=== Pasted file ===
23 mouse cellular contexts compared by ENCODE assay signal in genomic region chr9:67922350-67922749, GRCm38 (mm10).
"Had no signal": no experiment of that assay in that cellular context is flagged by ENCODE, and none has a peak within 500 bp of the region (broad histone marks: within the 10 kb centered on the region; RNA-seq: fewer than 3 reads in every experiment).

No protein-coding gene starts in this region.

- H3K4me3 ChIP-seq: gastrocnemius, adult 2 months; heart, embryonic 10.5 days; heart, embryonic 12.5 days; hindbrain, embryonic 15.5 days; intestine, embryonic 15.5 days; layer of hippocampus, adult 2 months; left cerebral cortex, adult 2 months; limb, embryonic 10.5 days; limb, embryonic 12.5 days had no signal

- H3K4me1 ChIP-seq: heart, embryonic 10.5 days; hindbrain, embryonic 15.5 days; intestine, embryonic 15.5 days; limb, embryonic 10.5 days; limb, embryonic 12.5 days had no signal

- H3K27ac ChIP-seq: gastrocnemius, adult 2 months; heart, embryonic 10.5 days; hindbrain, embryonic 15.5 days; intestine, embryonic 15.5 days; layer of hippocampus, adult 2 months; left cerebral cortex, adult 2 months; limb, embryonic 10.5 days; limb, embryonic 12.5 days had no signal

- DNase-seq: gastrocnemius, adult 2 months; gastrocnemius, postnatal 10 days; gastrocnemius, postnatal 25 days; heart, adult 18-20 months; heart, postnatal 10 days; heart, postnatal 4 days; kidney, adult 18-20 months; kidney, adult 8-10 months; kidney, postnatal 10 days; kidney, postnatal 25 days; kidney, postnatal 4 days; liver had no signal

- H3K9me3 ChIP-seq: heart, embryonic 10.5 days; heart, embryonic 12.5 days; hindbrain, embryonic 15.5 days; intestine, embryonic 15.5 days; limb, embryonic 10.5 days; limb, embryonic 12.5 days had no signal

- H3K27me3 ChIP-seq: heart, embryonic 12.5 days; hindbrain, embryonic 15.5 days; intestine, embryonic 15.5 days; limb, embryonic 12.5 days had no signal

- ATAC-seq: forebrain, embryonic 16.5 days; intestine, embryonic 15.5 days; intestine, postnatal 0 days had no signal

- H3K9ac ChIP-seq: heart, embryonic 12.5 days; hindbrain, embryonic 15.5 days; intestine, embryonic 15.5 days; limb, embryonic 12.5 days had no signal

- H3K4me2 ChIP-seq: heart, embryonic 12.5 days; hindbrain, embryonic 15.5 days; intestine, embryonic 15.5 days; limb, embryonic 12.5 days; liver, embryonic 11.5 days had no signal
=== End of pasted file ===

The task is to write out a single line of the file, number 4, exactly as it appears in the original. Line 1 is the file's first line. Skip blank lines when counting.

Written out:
- H3K4me3 ChIP-seq: gastrocnemius, adult 2 months; heart, embryonic 10.5 days; heart, embryonic 12.5 days; hindbrain, embryonic 15.5 days; intestine, embryonic 15.5 days; layer of hippocampus, adult 2 months; left cerebral cortex, adult 2 months; limb, embryonic 10.5 days; limb, embryonic 12.5 days had no signal